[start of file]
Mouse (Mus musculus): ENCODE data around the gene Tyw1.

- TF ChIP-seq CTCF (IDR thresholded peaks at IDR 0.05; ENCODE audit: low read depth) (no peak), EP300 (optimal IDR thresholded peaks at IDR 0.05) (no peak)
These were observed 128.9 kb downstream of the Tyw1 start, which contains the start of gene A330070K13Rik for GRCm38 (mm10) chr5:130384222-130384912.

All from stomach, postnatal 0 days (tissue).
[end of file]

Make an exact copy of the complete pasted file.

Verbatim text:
Mouse (Mus musculus): ENCODE data around the gene Tyw1.

- TF ChIP-seq CTCF (IDR thresholded peaks at IDR 0.05; ENCODE audit: low read depth) (no peak), EP300 (optimal IDR thresholded peaks at IDR 0.05) (no peak)
These were observed 128.9 kb downstream of the Tyw1 start, which contains the start of gene A330070K13Rik for GRCm38 (mm10) chr5:130384222-130384912.

All from stomach, postnatal 0 days (tissue).